IN PHOTOS: Coconut in different forms at Quezon's Niyogyugan Festival 2018

QUEZON, Philippines – For the locals of Quezon, it's that time of the year again.

Since 2013, the Quezon provincial government has celebrated the Niyogyugan Festival, a feast held every August as thanksgiving for the bountiful harvest of coconuts, the province's main product. 

The festival aims to unite all municipalities of Quezon and promote the coconut industry as well as other local delicacies and products. This year, the festival runs from August 9 to August 20.

Among the highlights of the festival were the booths of the cities and municipalities, all of which were decorated using coconut:

RICE CAKE. Infanta's booth shows coconut husks and its famous suman being 'cooked' on its roof.

COPRA. General Nakar's booth is clad in its main product copra.

FARMER. A huge figure of a coconut farmer stands tall at Catanauan town's booth.

Quezon's supervising agriculturist Redem Querubin said that total sales from the expo have reached P17 million ($318,919.42)* as of August 16.

Querubin said that Infanta's suman (rice cake) was the top selling product, followed by General Naka's calamansi, Buenavista's danggit, and Real's crabs. Lucban City's famous longganisa and Pancit Habhab were also among the top-selling food.

"Last year, our record was at P20 million. By this time, with a few days remaining, we think we can top that earning. We average P2 million daily sales this year," Querubin said on Saturday, August 18.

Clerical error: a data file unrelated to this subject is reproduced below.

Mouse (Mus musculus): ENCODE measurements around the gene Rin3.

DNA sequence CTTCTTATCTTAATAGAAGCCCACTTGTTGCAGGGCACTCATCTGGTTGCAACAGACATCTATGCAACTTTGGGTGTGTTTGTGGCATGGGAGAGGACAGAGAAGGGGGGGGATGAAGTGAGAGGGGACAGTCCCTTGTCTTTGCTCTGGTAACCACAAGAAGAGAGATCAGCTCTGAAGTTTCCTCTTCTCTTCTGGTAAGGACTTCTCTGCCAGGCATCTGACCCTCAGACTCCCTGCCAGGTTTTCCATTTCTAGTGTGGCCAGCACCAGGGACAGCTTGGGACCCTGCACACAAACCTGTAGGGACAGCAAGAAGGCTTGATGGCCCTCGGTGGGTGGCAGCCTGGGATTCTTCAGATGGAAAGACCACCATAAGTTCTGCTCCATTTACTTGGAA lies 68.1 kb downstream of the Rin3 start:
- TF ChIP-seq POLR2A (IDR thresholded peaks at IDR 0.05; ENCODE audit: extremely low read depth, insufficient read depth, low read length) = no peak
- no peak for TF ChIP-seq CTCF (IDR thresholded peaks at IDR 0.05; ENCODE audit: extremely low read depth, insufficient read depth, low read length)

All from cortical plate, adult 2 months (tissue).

FAMOUS. Infanta's suman is the top selling product at this year's Niyogyugan Festival.

MUST EAT. Lucban's Pancit Habhab and Agdangan's and Padre Burgos' Puto Bao also made it to the top selling products during the festival.

The festival grounds are packed with visitors during the day, but more people come at night, when the booths are lit up in colorful lights.

According to Alberto Bay Jr, the acting provincial tourism chief, an average of 60,000 people from all over Quezon and nearby provinces visited the festival daily.

"We invited all the barangays, cities, and municipalities around Quezon. If you ask them, there is a level of awareness in terms of their products," Bay said.

CAPITOL. Quezon provincial capitol is clad in colorful lights, showing elements of coconut and the word 'Niyogyugan'u0080u009d on the screen.

LIGHTS. Niyogyugan Festival booths light up at night.

"This year, the booths really 'leveled up' in terms of their designs. Their products are better presented now as well. You see, the benefit of holding this festival is that they learn how to present their products better," he added.

On Sunday, August 19, the province will also celebrate the 140th birthday of the late president Manuel L. Quezon.

The Grand Float Parade will happen on Sunday at 3 pm, and a street dancing competition will happen simultaneously as they march on the streets. –

*$1 = P53.31

Aika Rey

Aika Rey is a business reporter for Rappler. She covered the Senate of the Philippines before fully diving into numbers and companies. Got tips? Find her on Twitter at @reyaika or shoot her an email at